My friend and mentor, Steve Elzinga, started a church near his home when he lived in Illinois. He called his church Halftime.
At the time, I thought that was a stupid name for a church. I mean, I get that he was trying to speak the language of the guys in his neighborhood, and I get that he wanted to sidestep stereotypes about church and start something fresh. But the name didn’t really do anything for me.
Now, years later, I think it’s perfect.
A name like “Halftime” sends a message about this weekly meeting. It lets people know that the actual game is outside of these doors. Yes, halftime is necessary. But it’s not the game! The point of halftime is to get us ready to play again.
- It’s a time to celebrate our successes—the high-fives and back-slaps give us energy to take into the next quarter.
- It’s a time to analyze our errors, so we don’t repeat those fumbles, sacks, and stupid plays in the second half.
- It’s a time to regroup and rethink and rest up. We need to scrape the turf out of our cleats and put our shoulder pads back into our shirts.
- And it’s a time to get instructions from the coach. Usually he’s not teaching us something new; he’s just reminding us of the plays we’ve been practicing all week.
No one leaves the locker room after the halftime meeting and says, “That was a great meeting. Thank you, Coach. I’ll see you next week!” No! There’s an inherent expectation that we will all go back on the field. That’s where the game is!
Where the game is
The church game is not at the building where we meet once a week, any more than the football game is in the locker room. The church game should be happening in my neighborhood, in my workplace, at my school.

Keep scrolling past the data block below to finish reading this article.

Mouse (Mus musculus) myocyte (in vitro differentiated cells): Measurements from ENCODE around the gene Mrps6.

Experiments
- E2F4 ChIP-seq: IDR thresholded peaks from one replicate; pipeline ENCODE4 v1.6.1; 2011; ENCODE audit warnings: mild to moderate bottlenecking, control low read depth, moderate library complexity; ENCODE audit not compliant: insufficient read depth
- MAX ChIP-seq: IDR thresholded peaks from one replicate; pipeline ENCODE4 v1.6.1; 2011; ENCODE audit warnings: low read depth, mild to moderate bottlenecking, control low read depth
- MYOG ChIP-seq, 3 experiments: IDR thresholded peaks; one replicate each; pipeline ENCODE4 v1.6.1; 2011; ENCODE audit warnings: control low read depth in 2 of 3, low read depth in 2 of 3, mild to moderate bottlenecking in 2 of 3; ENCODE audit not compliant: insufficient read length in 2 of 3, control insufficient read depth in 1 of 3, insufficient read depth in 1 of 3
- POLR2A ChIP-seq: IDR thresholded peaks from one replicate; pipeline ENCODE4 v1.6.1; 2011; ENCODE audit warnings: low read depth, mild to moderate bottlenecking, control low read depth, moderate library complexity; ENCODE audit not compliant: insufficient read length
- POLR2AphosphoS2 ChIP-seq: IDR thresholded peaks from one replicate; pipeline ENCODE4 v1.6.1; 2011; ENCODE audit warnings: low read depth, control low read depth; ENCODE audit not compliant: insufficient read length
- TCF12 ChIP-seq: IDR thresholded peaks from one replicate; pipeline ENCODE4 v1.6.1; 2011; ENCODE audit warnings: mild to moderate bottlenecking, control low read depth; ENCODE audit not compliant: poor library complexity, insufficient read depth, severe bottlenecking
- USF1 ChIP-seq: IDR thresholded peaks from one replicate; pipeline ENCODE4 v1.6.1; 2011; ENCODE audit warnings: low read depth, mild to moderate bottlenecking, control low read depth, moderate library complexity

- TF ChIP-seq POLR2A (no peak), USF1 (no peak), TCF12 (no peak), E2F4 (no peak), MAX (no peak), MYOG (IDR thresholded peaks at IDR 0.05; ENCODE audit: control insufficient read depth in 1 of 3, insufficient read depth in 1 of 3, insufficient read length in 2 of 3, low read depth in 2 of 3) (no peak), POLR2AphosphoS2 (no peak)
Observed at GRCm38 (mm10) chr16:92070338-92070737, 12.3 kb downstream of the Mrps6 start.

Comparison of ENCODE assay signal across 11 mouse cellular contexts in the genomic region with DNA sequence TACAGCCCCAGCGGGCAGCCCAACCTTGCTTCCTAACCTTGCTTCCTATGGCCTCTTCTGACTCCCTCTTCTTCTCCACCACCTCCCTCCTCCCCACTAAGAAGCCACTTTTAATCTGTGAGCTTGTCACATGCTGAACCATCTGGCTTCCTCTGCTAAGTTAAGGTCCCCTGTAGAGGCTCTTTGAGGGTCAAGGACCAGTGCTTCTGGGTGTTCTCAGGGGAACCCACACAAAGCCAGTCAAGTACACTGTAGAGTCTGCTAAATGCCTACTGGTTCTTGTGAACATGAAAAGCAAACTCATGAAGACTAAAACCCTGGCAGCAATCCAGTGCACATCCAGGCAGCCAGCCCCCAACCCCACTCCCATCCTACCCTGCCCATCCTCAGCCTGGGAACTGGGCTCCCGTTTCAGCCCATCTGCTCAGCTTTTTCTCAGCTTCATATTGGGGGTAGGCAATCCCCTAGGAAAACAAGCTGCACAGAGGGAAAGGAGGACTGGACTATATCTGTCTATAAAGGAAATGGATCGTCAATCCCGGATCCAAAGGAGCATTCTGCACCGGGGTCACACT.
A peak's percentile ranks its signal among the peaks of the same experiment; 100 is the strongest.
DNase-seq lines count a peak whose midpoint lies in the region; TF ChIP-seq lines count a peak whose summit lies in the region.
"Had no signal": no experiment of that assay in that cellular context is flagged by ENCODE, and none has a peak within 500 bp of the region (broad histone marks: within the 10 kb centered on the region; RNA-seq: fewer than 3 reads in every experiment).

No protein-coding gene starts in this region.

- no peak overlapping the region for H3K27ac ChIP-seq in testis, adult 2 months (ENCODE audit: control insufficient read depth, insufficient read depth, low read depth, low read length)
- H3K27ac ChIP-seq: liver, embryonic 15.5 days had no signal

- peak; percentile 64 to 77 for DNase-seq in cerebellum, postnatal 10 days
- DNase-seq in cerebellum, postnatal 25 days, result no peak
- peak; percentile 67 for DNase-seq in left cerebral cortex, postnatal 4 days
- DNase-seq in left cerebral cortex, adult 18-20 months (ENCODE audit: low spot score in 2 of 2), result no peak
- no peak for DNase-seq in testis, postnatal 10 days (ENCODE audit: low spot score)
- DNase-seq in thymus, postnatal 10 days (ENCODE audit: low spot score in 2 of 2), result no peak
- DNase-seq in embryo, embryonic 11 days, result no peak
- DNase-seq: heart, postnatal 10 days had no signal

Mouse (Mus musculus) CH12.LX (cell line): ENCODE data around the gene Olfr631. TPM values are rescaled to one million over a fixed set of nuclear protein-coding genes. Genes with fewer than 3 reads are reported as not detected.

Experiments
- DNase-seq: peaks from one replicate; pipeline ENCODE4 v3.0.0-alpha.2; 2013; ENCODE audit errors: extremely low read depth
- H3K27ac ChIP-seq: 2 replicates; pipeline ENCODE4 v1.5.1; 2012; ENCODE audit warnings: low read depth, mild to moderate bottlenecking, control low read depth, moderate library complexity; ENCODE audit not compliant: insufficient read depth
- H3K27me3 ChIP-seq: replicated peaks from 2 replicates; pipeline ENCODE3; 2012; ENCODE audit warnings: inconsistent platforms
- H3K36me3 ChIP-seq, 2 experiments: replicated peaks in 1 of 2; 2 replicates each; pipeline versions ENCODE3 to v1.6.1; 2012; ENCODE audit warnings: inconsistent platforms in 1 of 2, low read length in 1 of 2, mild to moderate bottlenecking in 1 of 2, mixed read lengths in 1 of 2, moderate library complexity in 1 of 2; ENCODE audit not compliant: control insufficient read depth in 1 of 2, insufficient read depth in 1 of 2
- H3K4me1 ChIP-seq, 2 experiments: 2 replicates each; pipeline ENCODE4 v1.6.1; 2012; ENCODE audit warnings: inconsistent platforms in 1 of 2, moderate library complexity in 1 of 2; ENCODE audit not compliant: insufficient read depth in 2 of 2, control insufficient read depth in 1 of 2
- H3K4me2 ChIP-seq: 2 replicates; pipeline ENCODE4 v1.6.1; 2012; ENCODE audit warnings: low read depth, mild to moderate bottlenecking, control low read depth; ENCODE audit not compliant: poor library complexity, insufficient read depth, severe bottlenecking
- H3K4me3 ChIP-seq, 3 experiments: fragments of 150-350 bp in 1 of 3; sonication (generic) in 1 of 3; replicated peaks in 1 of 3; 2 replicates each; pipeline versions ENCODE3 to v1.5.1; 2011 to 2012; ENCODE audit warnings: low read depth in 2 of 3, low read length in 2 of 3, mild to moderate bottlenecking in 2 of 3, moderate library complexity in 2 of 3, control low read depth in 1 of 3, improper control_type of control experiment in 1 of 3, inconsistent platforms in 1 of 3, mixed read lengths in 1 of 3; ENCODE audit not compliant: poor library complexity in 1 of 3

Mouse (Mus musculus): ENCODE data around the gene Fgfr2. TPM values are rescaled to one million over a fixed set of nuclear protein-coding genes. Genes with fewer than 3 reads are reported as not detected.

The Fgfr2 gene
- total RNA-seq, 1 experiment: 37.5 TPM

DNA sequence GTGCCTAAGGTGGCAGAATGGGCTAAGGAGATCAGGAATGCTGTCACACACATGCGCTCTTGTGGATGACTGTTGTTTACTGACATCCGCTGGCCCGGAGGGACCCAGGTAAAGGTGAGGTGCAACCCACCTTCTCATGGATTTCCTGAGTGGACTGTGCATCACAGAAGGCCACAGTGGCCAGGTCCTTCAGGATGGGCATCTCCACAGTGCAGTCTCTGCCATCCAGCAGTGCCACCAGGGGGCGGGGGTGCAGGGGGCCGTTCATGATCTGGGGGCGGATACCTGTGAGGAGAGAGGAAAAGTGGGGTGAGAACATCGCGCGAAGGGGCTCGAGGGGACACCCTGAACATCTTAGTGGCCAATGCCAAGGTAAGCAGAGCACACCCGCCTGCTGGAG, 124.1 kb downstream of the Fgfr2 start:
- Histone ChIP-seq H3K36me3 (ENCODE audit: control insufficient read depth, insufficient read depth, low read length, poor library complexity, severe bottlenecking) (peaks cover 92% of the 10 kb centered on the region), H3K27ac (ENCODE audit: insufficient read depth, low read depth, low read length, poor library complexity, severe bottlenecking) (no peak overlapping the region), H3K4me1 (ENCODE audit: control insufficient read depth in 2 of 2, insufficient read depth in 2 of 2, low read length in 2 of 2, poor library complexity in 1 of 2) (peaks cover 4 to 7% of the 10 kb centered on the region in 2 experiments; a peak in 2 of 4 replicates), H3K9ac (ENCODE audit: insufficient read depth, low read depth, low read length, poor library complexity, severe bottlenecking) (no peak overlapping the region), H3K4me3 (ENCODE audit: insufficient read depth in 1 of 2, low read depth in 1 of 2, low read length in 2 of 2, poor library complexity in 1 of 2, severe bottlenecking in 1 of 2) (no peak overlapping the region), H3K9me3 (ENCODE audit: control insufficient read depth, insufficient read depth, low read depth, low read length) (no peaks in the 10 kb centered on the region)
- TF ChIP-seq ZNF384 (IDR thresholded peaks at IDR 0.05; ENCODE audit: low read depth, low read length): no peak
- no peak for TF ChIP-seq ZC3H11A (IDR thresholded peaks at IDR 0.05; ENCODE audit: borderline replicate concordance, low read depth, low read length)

Yes, I need Sundays. I need instructions and pep talks and rest. But I need that so my next Monday–Saturday can be better than my last Monday–Saturday. That’s where the game is.
So, what I’ve been wondering is, How would Sunday morning services look different if the assumption was that we were sending people back into the game? What changes do the players need to make? What skills do they need to sharpen? And what’s the best way to develop those skills in the short time we have on Sundays? Is it even possible, or is that asking too much of halftime?
If Sunday services are the equivalent to halftime, what is the equivalent to the daily football practice? Is that what’s missing from our churches? Where is the place where we are doing drills and learning skills? We seem to have plenty of opportunities to study the playbook (the Bible), but most of this “study” is passive. Where do we get to practice actually running these plays?
I don’t have the answers to these questions, but I think it’s really important to start asking them. The church cannot be the church if its members are so used to spectating they no longer know how to play the game.
6 thoughts on “Church and football”
Excellent article Melanie – well said and hopefully motivating!
Thank you, Mike. Every revolution has to start somewhere…. :)
From someone who sat through many many games, although they were basketball games, this post really sounded the buzzer for me. I was a spectator and there were only a few players. Do we have more spectators than players in the church? Has the half-time buzzer sounded for all of us?
Nice wordplay, Ann. :) This is a tough subject to tackle, but your comment was on-goal. You scored!
Very well said, I too have many questions and thoughts
Re: this subject
I hope you’ll join me in sharing those questions and thoughts, Nancy. We don’t have to have the answers, but we can discover them together if we keep asking questions. :)
Comments are closed.